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Have your say: Ninety Mile Beach plan - Te Oneroa-a-Tohe

Contributor:
Fuseworks Media
Fuseworks Media

The public will have until early next month (subs: Friday 09 October) to provide feedback on a long-awaited draft of a formal management plan for Te Oneroa-a-Tōhe/Ninety Mile Beach.

Established through Treaty of Waitangi settlement legislation, the eight-member Te Oneroa-a-Tōhe Board has an even split of iwi and local government members and has been tasked with developing a management plan for the iconic beach.

Beach board chair Haami Piripi (Te Rarawa) says the comprehensive, Draft Te Rautaki o Te Oneroa-a-Tōhe (Te Oneroa-a-Tōhe Beach Management Plan) represents a great deal of work - including substantial previous public input - over the past 18 months.

The draft will be available online at www.teoneroa-a-tohe.nz from Monday 14 September, and the feedback period runs until Friday 09 October.

Mr Piripi says Te Oneroa-a-Tōhe/Ninety Mile Beach has great cultural, historical and spiritual significance - not just to the five local iwi who make up Te Hiku o Te Ika - but to the wider community (Māori and non-Māori alike) New Zealand-wide starting with Ta Ara Wairua (the spiritual pathway).

"Unfortunately, in 2020, the mauri of Te Oneroa-a-Tōhe is showing signs of fatigue, with the scars of historical damage neglect, pollution and abusive behaviour being observed by present generations."

The draft plan covers a broad range of activities - including cultural, resource management and economic considerations and is designed to reflect public concerns/feedback already expressed to the board, including the care and safety of all users and visitors to the beach, acknowledging tangata whenua and protecting the environment.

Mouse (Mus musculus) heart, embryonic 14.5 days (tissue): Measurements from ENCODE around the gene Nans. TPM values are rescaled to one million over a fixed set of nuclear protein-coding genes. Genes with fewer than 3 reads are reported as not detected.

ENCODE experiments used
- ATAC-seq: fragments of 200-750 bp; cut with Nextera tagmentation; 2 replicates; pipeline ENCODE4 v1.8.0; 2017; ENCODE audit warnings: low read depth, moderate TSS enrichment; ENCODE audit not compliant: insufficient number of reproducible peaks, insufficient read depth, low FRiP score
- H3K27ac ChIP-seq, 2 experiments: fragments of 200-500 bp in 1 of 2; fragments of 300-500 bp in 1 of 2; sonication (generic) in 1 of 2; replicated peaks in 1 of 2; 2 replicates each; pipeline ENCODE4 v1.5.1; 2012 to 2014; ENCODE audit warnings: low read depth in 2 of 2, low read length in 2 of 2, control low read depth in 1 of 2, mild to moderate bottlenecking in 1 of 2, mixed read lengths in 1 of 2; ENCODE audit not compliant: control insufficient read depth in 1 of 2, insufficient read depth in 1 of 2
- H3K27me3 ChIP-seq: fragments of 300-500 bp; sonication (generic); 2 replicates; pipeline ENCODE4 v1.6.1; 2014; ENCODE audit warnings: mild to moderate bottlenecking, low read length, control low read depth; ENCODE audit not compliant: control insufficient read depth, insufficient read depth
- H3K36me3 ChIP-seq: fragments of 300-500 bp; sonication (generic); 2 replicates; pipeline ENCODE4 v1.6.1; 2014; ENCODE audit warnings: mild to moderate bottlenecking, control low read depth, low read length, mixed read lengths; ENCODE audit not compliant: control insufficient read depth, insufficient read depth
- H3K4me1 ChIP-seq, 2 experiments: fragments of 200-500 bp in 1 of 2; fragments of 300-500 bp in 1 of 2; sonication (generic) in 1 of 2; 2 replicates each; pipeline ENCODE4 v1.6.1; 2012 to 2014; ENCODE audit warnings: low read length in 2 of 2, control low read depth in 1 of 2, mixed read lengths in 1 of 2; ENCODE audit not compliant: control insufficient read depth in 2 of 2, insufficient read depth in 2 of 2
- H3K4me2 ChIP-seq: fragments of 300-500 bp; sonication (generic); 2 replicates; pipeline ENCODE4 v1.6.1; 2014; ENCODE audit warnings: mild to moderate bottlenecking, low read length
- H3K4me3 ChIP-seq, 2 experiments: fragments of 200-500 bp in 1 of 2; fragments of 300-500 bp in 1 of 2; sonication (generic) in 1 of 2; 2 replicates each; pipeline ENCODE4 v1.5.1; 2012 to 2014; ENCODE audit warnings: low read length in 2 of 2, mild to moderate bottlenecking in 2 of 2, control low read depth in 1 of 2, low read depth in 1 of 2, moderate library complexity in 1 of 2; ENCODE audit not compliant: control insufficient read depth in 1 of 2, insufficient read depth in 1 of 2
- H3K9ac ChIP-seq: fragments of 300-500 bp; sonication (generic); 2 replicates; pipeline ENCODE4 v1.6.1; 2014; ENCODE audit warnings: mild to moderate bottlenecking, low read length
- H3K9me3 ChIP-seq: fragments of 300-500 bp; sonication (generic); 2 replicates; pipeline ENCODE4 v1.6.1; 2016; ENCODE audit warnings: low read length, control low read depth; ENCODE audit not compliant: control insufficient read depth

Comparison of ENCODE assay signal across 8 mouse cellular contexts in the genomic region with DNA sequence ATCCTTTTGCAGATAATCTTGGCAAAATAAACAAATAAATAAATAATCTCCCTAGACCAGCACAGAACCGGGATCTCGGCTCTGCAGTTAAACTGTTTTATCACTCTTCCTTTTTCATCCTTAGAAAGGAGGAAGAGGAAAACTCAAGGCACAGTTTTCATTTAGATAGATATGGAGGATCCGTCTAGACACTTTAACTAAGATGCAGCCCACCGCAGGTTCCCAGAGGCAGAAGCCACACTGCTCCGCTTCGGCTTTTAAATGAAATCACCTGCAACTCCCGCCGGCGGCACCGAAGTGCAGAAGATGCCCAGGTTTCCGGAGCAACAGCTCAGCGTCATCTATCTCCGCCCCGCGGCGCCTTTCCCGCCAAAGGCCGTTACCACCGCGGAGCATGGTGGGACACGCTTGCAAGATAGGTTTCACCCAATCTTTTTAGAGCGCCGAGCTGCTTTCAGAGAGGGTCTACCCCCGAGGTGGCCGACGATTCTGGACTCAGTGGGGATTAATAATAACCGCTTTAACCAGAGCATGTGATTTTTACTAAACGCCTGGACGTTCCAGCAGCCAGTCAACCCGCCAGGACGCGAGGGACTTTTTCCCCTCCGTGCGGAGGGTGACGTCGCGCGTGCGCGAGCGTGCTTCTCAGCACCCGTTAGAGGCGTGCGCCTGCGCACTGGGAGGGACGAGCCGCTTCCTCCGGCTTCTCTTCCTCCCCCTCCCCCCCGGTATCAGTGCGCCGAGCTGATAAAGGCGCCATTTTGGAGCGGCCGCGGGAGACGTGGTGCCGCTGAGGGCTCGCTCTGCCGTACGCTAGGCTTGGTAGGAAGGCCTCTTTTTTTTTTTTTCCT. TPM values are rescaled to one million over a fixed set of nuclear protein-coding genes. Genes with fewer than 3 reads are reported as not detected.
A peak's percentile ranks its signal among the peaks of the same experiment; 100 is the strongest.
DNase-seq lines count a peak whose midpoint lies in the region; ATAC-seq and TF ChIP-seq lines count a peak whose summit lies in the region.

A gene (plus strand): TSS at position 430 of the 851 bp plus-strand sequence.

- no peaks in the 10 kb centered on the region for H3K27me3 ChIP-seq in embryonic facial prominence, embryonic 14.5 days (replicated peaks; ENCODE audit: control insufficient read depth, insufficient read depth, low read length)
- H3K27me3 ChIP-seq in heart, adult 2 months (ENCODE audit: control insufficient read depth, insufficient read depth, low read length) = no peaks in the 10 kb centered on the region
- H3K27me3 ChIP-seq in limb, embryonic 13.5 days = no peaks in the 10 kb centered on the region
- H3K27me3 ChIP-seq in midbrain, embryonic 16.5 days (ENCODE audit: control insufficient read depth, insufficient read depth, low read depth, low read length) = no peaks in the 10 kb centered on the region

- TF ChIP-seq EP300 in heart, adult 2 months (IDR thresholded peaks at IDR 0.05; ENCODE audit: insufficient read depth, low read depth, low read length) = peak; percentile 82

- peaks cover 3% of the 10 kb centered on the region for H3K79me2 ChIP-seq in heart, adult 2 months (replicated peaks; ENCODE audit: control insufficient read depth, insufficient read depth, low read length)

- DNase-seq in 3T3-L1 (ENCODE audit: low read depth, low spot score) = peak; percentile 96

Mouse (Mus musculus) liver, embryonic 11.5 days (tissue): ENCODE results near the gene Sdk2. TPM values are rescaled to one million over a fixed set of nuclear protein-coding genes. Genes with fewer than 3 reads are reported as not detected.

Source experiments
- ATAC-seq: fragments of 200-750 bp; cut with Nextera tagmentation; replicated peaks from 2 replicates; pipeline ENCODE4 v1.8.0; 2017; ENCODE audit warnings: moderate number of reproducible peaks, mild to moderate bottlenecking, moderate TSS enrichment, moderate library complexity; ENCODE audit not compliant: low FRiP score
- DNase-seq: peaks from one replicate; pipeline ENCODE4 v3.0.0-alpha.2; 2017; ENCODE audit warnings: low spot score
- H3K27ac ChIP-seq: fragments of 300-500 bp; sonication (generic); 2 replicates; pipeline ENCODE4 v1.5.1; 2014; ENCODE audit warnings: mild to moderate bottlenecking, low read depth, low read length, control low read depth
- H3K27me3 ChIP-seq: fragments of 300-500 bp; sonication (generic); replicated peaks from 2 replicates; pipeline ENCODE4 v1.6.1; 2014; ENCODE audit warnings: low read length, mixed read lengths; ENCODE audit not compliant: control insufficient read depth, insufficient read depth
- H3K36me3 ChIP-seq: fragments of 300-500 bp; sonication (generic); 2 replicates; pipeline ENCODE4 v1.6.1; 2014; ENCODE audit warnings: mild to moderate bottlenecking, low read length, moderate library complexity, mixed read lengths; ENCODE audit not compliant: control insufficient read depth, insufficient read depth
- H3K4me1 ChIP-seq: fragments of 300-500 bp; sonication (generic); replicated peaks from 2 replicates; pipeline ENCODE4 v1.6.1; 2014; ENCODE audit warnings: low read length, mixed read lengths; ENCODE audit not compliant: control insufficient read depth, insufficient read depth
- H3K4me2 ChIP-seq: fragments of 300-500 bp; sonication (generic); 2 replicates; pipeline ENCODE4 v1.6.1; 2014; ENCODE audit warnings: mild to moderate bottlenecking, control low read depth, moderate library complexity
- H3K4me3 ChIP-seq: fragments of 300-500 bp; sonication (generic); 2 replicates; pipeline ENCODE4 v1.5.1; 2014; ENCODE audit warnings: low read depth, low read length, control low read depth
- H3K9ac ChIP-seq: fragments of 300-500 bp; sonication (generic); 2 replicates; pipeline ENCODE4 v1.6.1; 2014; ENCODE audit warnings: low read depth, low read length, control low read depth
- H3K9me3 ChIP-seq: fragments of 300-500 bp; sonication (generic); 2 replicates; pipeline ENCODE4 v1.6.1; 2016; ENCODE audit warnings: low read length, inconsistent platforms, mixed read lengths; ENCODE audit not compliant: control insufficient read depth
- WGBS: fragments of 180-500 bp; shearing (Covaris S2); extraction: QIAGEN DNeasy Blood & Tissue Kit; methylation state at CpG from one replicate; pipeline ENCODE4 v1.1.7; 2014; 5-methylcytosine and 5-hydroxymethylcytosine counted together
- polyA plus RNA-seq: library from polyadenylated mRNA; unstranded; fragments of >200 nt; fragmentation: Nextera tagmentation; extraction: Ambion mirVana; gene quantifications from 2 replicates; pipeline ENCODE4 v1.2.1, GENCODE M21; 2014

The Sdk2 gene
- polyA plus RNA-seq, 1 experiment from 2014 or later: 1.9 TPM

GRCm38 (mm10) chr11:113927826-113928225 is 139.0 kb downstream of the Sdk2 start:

It also includes proposed speed limits of 30km/h within 200-metres of any beach accessway or any activity (for example boat launching, people fishing etc) on the beach. A 60km/h limit is proposed for the remainder of the beach.

Mr Piripi says the board’s purpose is to provide governance and direction to everyone with a role in - or responsibility for - Te Oneroa-a-Tōhe management area in order to protect environmental, economic, social, cultural and spiritual wellbeing within that area for the benefit of present and future generations.

"The board’s collective focus has always been on getting the balance of the draft plan right, believing its importance and likely longevity means it is not something that should be rushed and it’s crucial that everyone who wants to is able to express their views and have these considered."

He says the draft plan broadly reflects aspirations for three priority matters;

- Protecting and preserving the beach from inappropriate use and development and ensuring resources are preserved and enhanced for present and future generations

- Recognising the importance of the beach for Te Hiku o Te Ika iwi/hapū and ensuring continued access to mahinga kai

- Recognising and providing for spiritual, cultural and historic relationships with the beach.

Mr Piripi encourages as many people as possible to take advantage of the consultation period, saying the plan offered an incredible opportunity to give effect to a vision for the beach many - especially Māori - would not have had thought possible.

"(Treaty of Waitangi) claims have been heard, grievances established and institutional arrangements righted. All that remains is for New Zealanders to embrace this opportunity…"

He says feedback can be done online, posted or dropped off in person at the Kaitāia offices of Northland Regional Council or Far North District Council, or any main office of NgāiTakoto, Te Rarawa, Te Aupōuri or Ngāti Kuri.

"Come along and talk to board members and staff who can assist you in completing your feedback form.

"Our calendar of events will be advertised on www.teoneroa-a-tohe.nz, the local newspaper or you can email us at info@teoneroa-a-tohe.nz."

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